As I’ve posted about here and written about here, the Virginia Tech shooting has served as a good discussion point for how a post secondary institution’s duty to maintain a safe campus environment should be balanced against its duty to respect student privacy. Yesterday the University released reports from three internal committees struck shortly after the incident to examine the strengths and weaknesses of its systems. One of the reports, that of the school’s “Interface Group,” examines the security/privacy balance and echoes some of thoughts about the need for information sharing that were first expressed in the special report made to President Bush on June 13, 2007. For a flavour, here’s of one of the internal group’s seven recommendations:
Effective communication among units regarding at-risk students is essential. There are a number of recommendations intended to enhance communication in the system including conducting on-going training for personnel on the application of the Family Educational Privacy Act (FERPA) in the discussion of cases, clarifying public statements in university policy on how FERPA is applied, establishing a central university contact who has a comprehensive picture of distressed students who have been assessed by the system, clarifying policies for communicating with external agencies regarding acutely distressed students, and implementing a new policy for emergency notification for students.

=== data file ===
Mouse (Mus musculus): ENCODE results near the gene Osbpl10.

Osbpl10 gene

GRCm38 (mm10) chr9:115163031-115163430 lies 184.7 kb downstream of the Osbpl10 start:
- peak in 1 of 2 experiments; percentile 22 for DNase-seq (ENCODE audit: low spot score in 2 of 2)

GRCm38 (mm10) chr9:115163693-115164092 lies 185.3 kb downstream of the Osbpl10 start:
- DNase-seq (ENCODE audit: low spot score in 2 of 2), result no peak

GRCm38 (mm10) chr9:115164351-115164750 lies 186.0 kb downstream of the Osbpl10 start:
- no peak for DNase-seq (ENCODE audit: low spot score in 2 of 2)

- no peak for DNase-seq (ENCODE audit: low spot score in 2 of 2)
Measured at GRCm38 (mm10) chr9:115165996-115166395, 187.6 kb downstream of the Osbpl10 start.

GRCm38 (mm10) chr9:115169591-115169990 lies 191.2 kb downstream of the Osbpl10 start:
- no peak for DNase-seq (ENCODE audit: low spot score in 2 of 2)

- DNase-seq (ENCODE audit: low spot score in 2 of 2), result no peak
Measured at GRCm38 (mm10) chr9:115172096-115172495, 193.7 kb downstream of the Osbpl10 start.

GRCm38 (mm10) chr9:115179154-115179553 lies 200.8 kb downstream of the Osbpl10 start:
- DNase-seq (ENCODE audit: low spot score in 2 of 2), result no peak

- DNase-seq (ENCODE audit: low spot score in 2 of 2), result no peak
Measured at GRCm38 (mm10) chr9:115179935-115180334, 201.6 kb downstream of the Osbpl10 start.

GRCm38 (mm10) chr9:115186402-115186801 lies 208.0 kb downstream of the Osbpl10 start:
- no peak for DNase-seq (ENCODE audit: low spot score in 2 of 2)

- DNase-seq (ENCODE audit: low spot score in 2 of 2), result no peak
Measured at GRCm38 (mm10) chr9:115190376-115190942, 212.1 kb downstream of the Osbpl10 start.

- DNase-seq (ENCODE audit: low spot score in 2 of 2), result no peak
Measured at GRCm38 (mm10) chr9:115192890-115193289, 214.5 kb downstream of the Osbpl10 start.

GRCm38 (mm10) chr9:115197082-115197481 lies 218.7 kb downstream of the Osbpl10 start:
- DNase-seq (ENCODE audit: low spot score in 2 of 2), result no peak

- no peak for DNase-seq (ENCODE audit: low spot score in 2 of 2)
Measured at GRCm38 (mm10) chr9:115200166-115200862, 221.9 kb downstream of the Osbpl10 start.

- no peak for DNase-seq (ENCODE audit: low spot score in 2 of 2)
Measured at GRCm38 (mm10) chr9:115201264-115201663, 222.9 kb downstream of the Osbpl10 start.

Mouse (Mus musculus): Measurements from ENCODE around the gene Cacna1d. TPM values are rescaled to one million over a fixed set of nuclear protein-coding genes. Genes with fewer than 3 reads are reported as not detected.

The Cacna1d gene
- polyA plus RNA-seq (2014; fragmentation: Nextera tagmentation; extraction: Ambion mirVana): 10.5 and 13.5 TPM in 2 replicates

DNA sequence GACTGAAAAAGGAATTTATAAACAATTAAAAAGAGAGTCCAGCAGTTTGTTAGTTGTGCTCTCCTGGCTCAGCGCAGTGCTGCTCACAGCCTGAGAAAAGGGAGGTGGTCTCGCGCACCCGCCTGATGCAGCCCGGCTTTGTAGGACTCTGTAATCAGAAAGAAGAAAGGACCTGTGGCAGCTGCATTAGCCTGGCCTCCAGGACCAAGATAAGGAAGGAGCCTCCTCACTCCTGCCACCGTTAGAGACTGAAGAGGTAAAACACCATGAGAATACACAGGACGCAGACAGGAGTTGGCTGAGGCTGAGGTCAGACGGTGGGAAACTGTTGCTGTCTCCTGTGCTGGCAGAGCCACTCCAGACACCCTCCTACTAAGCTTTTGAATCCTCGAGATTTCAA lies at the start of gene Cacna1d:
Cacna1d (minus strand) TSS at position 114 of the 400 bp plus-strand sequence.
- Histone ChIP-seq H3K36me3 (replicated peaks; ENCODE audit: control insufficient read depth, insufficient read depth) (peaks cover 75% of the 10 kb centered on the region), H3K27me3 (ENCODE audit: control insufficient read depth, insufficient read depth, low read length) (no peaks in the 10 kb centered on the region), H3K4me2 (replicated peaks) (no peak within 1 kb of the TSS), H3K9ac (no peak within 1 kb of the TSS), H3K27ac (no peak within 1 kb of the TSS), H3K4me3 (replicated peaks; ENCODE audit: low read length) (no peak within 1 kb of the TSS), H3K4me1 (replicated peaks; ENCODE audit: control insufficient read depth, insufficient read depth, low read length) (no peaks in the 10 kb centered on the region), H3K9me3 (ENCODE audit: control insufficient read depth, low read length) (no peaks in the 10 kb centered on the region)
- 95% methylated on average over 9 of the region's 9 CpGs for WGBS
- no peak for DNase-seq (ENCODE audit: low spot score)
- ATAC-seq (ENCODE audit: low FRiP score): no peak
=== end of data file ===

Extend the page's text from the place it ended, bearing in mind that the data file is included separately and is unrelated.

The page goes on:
According to the New York Times, a report from a panel struck by Virginia Governor Tim Kaine will be released late next week.